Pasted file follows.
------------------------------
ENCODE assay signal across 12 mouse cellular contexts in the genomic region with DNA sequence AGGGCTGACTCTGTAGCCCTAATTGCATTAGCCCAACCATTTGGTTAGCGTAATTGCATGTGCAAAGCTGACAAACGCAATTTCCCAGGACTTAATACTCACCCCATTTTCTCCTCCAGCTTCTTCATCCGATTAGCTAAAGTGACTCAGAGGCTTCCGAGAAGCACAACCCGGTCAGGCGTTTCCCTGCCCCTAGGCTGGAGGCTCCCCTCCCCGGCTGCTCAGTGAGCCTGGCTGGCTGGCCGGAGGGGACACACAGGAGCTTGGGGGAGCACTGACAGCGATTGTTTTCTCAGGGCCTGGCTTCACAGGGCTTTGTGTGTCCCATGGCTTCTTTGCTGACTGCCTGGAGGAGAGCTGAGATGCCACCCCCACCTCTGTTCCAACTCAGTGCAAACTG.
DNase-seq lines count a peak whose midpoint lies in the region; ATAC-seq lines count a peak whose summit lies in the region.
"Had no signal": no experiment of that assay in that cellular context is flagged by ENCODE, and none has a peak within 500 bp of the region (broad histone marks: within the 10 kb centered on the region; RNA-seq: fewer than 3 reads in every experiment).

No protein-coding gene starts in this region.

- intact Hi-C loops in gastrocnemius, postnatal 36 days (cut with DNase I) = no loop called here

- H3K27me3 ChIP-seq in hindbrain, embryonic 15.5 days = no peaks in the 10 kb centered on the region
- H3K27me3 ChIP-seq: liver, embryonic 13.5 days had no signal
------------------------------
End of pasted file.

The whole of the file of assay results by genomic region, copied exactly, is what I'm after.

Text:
ENCODE assay signal across 12 mouse cellular contexts in the genomic region with DNA sequence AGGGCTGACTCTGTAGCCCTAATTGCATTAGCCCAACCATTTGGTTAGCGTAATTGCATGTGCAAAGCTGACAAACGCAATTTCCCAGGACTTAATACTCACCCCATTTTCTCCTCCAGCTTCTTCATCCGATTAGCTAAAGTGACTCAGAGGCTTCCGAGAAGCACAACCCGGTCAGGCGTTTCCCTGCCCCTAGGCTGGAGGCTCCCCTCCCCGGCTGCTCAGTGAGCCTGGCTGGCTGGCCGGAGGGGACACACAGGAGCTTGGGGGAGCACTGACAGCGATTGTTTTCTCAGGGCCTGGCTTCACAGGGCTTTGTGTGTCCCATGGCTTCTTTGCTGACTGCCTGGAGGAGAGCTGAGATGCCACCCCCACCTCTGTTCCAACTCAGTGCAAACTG.
DNase-seq lines count a peak whose midpoint lies in the region; ATAC-seq lines count a peak whose summit lies in the region.
"Had no signal": no experiment of that assay in that cellular context is flagged by ENCODE, and none has a peak within 500 bp of the region (broad histone marks: within the 10 kb centered on the region; RNA-seq: fewer than 3 reads in every experiment).

No protein-coding gene starts in this region.

- intact Hi-C loops in gastrocnemius, postnatal 36 days (cut with DNase I) = no loop called here

- H3K27me3 ChIP-seq in hindbrain, embryonic 15.5 days = no peaks in the 10 kb centered on the region
- H3K27me3 ChIP-seq: liver, embryonic 13.5 days had no signal